If you find that practical advice isn’t jumping off the screen, don’t worry. Your goal here is to keep your eyes peeled for job ideas that are a great fit with your aspirations. As you do your research, start to brainstorm questions you can bring to mentors, career counsellors, and prospective employers to help you make confident strategic upskilling choices as you prepare to embark on your bright new career.

Strategies for a successful career transition

Does your plan for a career transition involve going back to school to earn a certificate or other formal credential? Completing a course is an excellent goal to work towards, but don’t just switch into study mode and lose sight of the bigger picture. Stay in touch with your career transition plan by setting networking goals along the way. Your first goal could be to make an appointment with your school’s career advisor to discuss how you hope to apply what you are studying after graduation. 

Making the right connections

You never know when a small gesture might lead to a fruitful conversation. Every week, make a point of connecting with someone who is a professional in a field you’re interested in. It’s easy to do this by taking part in a webinar, or by sending a personal message to the author of an article you liked. Meaningful personal advice can come from a number of directions. If you can’t find someone who is currently employed in the role you are pursuing, reach out to someone in a slightly different role or industry. 

Keep an open mind to all the things mentorship can be, and remember that it can be a two-way street: a peer-support relationship with someone else undergoing a significant career transition after a similar number of years in their previous career will understand the challenges you are facing, and can offer encouragement as well as prompt you to be self-reflective.

Choose upskilling for a successful career transition

As usual, we’ve saved the best for last. One of the most effective strategies for making a successful career transition is to enroll in a professional upskilling program. Why? There are two important reasons why we think an upskilling bootcamp is the way to go. First of all, few of us have the time or the resources to go back to school, or to start from the beginning of a new career path. Great upskilling programs are designed to connect you quickly to the industry, so that you can begin your new professional career right away. Want an example? SalesCamp from Palette Skills is a 6-week hands-on, live and online career transition and upskilling program designed to give you the practical skills you need to succeed in a B2B tech sales role. It is for professionals who already have previous work experience in another industry, and are looking to make a dedicated career change.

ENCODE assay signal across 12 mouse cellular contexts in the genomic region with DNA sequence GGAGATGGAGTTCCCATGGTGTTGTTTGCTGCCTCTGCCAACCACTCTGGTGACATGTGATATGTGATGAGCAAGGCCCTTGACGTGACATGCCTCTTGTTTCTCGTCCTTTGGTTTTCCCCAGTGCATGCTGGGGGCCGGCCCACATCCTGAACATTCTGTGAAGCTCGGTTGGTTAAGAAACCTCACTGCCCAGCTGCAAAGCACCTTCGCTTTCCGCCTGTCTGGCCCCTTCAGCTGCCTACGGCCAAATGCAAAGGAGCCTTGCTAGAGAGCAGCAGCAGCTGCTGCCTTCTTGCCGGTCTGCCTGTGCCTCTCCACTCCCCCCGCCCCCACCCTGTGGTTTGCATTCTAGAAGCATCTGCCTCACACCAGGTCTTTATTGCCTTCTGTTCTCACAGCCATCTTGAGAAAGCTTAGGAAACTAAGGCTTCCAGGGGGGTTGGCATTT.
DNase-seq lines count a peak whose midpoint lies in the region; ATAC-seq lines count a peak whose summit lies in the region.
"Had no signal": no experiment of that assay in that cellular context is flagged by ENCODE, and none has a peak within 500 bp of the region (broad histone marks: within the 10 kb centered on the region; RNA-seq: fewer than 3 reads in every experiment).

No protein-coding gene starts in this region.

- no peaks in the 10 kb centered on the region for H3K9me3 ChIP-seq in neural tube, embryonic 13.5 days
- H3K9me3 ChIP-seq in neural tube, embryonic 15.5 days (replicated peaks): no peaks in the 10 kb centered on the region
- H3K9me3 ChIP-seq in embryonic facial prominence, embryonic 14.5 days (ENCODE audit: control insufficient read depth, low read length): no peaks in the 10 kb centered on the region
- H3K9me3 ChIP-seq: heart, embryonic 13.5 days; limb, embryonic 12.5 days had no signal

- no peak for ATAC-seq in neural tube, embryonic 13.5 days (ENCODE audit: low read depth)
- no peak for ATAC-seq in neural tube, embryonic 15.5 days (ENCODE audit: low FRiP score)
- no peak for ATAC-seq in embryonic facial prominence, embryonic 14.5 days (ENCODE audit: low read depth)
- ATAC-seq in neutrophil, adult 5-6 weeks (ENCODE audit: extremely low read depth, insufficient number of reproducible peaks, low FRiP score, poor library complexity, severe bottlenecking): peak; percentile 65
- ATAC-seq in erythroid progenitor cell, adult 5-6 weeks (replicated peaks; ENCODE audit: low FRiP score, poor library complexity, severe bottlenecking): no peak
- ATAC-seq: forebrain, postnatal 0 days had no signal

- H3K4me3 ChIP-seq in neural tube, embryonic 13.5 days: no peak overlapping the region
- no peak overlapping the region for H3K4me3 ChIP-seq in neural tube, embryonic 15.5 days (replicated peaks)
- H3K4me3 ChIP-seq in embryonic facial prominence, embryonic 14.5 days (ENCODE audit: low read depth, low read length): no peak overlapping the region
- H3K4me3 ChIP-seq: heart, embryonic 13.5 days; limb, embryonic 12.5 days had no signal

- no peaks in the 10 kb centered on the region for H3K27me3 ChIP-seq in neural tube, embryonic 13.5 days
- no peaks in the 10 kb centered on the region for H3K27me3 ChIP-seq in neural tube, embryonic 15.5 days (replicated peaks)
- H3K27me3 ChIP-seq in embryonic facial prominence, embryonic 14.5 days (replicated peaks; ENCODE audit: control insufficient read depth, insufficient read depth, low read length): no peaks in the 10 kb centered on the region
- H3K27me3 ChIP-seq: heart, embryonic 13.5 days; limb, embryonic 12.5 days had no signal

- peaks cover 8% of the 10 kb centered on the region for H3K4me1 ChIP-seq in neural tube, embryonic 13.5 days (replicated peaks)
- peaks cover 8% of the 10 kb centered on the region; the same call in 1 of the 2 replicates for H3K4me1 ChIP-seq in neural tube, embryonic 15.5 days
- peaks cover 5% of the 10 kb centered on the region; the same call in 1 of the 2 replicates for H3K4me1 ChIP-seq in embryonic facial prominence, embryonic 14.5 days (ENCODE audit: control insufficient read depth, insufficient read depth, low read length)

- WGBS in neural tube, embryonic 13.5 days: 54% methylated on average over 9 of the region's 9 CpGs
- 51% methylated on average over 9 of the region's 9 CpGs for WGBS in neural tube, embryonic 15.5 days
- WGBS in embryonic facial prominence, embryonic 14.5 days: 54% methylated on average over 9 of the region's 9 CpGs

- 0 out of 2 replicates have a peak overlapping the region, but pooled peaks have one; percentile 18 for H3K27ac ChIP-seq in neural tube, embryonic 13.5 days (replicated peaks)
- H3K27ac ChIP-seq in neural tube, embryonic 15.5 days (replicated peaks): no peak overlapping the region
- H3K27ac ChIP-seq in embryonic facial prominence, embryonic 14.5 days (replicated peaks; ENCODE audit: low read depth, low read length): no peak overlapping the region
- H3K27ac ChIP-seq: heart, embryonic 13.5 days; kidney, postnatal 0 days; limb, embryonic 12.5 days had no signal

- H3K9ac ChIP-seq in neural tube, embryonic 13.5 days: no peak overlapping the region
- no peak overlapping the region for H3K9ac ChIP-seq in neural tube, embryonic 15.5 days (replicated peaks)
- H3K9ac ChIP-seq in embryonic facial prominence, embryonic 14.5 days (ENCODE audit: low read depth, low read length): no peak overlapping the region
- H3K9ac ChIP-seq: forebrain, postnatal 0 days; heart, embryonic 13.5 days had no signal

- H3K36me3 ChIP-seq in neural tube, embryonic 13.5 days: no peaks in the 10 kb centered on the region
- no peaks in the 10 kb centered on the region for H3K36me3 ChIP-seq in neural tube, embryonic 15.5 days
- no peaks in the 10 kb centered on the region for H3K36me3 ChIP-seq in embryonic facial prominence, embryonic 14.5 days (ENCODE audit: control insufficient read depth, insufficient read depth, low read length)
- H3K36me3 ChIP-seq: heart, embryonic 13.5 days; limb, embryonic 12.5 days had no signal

More than 500 people have completed the SalesCamp program, and 90% of them recommend that you sign up, too. 35% of our grads receive a promotion in their new career within 18 months of starting out. Don’t wait! Find out more about SalesCamp here!

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Eligibility for SalesCamp

To be admitted and accepted into the program, you must be:
  • Be actively searching for work and ready to take on employment opportunities tech sales.
  • Be able to legally work in Canada. 
  • Not be a full-time student.
  • Be a highly motivated individual actively seeking out new opportunities.
  • Have least 3 years of formal work experience in Canada or abroad.
  • Have an English language rating of CLB Level 8, or IELTS of 6.5 overall.
  • Be available for Zoom sessions, many of which will be full-time.
  • Be able and committed to attending networking day events as part of regular programming.
  • Be comfortable using technology and learning online.
  • Live or intend to live in the province where the program is being offered.
  • Have a reliable internet connection, device, and a quiet environment for virtual learning.
  • Be committed and able to join the Canadian workforce full-time immediately following the program.
You may not be eligible if:
  • You do not pass our application and/or interview skills assessment. 
  • You are not actively searching or able to start a job in business-to-business tech sales.
  • You are not able to legally work in Canada.
  • You do not reside in the province where the program is operating.
  • You are going to school full-time.
  • You do not have three years of work experience outside of your studies.
  • You are interested in taking SalesCamp solely for learning purposes, but are building your own business and not intending to work in the field.